To understand how these conditions are separate, differentiate them by how quickly symptoms manifest after exposure. An allergy is a type 1 hypersensitivity.
This means you will react either immediately or almost immediately after exposure. It also involves IgE (Immunoglobulin E) rather than the antibodies present with diagnosed celiac disease symptoms.
Symptoms of wheat allergy include:
Lupus symptoms are wide and varied. Lupus may strike aggressively as an acute and severe illness, or grumble on undiagnosed for many years. Alternatively, Lupus may appear as a transient disease.
Earlier diagnosis and more effective treatment has meant that for the majority of patients a normal life span and life style can be expected.
Almost any type of skin rash may occur. “Allergies” are common and indeed the lupus patient may give a history of allergies to drugs such as penicillin long before lupus has been diagnosed.
A pinkish rash on the cheeks is present in approximately one half of hospital patients – in fact the “classical” butterfly shaped rash is seen in a minority. Inflammation in small blood vessels of the skin may give rise to a variety of rashes – the most common is a pinkish spotty rash on the elbows and around the fingers and toes.
Patients with lupus may develop Raynauds phenomenon – a tendency for the fingers to go dead white then bluish on exposure to cold. This phenomenon, which may precede the diagnosis of lupus by many years, is, of course, not unique to SLE and is also seen in otherwise healthy individuals.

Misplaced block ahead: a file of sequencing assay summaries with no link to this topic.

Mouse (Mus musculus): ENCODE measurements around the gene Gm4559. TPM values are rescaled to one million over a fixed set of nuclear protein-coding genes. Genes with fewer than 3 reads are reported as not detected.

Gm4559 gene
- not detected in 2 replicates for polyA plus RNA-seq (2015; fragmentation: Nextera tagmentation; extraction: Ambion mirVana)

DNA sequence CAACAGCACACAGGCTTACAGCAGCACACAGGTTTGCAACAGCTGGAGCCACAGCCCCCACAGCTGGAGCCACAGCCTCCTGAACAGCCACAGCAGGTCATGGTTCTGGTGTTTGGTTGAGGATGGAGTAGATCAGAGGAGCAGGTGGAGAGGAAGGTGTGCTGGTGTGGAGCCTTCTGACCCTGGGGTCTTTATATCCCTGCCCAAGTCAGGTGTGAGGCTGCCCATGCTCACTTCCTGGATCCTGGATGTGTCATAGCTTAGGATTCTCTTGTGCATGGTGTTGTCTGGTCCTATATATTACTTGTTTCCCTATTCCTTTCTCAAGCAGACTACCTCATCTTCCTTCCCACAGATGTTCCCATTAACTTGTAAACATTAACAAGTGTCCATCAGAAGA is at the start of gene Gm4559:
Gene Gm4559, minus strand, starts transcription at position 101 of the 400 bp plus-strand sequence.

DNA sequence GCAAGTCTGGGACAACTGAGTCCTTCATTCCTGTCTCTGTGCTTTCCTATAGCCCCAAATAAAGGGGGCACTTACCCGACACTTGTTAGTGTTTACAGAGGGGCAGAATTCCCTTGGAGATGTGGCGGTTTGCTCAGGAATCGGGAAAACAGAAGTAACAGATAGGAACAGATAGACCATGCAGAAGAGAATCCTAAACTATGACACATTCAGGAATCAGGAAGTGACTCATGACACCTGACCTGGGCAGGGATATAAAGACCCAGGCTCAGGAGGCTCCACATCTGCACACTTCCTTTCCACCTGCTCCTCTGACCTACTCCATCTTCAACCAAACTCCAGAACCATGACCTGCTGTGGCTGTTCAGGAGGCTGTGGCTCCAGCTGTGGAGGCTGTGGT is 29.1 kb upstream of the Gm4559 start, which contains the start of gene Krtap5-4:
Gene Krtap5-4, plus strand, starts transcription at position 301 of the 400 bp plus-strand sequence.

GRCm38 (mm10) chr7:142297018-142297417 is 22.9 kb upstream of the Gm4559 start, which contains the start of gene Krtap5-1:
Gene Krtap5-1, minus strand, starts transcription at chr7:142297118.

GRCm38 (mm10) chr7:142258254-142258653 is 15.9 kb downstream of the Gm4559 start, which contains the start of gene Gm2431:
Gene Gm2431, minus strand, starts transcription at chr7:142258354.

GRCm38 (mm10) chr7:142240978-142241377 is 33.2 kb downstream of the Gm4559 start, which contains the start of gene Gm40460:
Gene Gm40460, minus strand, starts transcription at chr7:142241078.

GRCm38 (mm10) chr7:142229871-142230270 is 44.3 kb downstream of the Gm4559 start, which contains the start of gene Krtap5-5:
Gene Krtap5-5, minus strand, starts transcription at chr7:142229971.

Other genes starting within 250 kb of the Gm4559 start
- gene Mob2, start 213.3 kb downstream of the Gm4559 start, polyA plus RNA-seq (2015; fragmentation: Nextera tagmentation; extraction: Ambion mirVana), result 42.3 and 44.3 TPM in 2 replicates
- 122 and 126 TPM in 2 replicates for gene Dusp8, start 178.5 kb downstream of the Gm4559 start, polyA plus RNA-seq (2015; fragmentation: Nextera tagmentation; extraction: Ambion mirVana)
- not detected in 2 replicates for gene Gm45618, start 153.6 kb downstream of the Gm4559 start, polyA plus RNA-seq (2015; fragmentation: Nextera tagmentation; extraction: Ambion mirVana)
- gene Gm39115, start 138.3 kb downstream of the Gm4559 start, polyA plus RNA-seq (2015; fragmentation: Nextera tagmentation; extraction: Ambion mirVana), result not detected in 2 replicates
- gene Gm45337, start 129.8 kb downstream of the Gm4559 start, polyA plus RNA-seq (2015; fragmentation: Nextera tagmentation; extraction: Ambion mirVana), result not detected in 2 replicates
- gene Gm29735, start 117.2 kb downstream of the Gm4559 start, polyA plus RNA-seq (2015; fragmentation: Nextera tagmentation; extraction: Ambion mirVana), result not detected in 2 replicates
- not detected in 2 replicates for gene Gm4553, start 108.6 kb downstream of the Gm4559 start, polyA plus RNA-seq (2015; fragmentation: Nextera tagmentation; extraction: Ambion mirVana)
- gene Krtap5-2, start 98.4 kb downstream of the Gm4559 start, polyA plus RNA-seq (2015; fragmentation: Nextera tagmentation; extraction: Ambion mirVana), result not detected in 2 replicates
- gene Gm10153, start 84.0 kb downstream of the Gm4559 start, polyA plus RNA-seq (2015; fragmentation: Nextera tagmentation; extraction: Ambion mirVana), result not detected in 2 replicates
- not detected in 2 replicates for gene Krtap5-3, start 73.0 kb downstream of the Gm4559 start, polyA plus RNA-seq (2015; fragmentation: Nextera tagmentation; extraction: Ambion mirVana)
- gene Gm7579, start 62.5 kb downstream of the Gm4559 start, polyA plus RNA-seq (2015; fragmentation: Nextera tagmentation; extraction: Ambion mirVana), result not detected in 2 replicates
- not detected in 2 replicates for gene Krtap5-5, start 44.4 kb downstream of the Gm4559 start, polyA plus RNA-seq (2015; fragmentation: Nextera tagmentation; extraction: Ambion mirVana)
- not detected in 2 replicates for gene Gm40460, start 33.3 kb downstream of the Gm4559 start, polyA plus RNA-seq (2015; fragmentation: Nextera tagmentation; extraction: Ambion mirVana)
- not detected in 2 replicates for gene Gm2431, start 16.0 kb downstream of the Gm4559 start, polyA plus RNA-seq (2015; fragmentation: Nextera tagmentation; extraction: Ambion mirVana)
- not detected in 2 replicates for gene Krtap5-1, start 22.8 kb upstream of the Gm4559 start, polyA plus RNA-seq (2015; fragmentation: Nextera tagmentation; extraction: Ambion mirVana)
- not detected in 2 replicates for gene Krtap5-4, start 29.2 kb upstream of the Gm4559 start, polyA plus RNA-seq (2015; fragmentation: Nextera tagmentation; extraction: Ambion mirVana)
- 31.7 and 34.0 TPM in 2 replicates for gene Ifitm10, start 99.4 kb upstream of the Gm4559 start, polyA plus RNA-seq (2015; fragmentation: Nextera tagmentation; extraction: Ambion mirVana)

The thyroid hormones affect nearly all tissues of the human body, including the skin. Skin tissues contain thyroid hormone receptors which, when occupied by thyroid hormones, stimulate cellular activity.
Patients with hypothyroidism, or underactive thyroid disease, may experience skin symptoms that reflect diminished cellular skin activity in the absence of sufficient thyroid hormone. Some skin changes associated with hypothyroidism may cause rashes on elbow and itching around this area.
Up to 90 percent of patients with hypothyroidism experience skin dryness and scaling, according to the medical textbook “Werner & Ingbar’s The Thyroid.”
When examined under the microscope, the skin of patients with hypothyroidism exhibits thinning and increased keratin, a protein found in the uppermost layer of the skin and in the hair and nails. The increased keratin and impaired shedding of old cells gives the skin a scaly appearance.
Psoriasis is a chronic skin condition thought to be caused by an immune system dysfunction. If you have psoriasis, your immune system sends signals to your skin that speed up the production of skin cells.
There are five types of psoriasis (plaque psoriasis, guttate psoriasis, pustular psoriasis, inverse psoriasis, and erythrodermic psoriasis), none of which is contagious. Each type causes a different skin rash and appears on different areas of the body.
It’s estimated that about 7.5 million Americans live with psoriasis. The condition does respond to treatment, but it may never go away completely and tends to come back. But because psoriasis can look like other skin conditions that cause itchy, scaly rashes with inflammation but these rashes don’t itch it is often confused with those disorders.
Psoriasis causes Itchy, red patches covered with silvery-white flaky skin. Common sites are the elbows and knees.